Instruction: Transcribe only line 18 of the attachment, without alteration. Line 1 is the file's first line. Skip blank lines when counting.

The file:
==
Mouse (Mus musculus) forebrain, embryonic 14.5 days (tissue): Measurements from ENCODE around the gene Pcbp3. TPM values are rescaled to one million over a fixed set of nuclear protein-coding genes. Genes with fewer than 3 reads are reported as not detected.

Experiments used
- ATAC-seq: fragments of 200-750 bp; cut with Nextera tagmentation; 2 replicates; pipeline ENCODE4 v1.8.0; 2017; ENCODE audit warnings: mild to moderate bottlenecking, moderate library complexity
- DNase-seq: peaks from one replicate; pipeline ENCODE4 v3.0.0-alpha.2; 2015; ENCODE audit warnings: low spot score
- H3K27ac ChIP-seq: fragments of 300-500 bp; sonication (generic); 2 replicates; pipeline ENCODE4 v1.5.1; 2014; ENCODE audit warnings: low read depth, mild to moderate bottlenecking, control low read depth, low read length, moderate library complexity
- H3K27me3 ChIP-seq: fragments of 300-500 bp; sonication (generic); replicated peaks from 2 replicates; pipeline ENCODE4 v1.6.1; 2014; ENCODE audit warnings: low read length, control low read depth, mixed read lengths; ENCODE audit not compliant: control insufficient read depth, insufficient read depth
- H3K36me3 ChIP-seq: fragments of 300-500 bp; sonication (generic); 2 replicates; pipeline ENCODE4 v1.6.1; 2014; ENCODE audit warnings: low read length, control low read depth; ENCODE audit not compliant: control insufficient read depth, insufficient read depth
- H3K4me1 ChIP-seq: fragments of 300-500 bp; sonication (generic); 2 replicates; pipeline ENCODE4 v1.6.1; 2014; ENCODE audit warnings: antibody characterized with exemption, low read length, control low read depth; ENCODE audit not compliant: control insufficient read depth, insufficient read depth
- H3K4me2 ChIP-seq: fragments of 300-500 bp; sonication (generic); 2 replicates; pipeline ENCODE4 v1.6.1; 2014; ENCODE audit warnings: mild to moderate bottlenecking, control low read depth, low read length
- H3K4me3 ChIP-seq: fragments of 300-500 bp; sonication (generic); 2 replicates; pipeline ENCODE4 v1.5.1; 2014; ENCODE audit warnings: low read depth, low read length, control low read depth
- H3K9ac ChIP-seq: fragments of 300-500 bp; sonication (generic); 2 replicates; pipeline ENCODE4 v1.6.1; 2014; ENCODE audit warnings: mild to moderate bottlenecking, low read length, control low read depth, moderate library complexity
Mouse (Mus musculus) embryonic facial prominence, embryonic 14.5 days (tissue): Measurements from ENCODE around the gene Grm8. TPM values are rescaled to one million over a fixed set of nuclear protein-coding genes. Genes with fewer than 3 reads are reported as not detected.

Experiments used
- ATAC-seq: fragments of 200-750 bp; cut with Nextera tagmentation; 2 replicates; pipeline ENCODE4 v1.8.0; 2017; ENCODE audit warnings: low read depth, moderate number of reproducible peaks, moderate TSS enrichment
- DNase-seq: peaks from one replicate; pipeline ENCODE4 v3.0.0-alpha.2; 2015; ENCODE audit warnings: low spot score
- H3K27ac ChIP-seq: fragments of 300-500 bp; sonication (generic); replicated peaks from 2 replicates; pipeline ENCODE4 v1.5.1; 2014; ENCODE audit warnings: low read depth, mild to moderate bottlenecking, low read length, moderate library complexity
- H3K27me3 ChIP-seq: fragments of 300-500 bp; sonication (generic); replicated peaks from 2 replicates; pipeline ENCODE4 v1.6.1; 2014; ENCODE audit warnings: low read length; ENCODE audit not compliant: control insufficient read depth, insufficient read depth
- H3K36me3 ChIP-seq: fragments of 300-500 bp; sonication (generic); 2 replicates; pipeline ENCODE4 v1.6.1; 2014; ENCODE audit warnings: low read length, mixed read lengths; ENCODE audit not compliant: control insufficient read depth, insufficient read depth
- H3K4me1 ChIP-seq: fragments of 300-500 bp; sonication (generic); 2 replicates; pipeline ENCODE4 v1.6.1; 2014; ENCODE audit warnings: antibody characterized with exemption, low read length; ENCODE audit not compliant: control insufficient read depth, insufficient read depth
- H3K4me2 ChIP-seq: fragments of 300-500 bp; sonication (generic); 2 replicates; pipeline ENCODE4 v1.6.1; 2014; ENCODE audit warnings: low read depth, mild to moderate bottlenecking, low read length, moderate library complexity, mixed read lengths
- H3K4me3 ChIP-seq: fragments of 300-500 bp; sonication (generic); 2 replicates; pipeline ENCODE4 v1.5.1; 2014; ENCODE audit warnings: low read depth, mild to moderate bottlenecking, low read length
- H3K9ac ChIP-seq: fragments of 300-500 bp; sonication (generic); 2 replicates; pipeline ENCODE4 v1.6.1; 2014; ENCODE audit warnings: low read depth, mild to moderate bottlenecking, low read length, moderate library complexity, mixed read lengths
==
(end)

- H3K36me3 ChIP-seq: fragments of 300-500 bp; sonication (generic); 2 replicates; pipeline ENCODE4 v1.6.1; 2014; ENCODE audit warnings: low read length, mixed read lengths; ENCODE audit not compliant: control insufficient read depth, insufficient read depth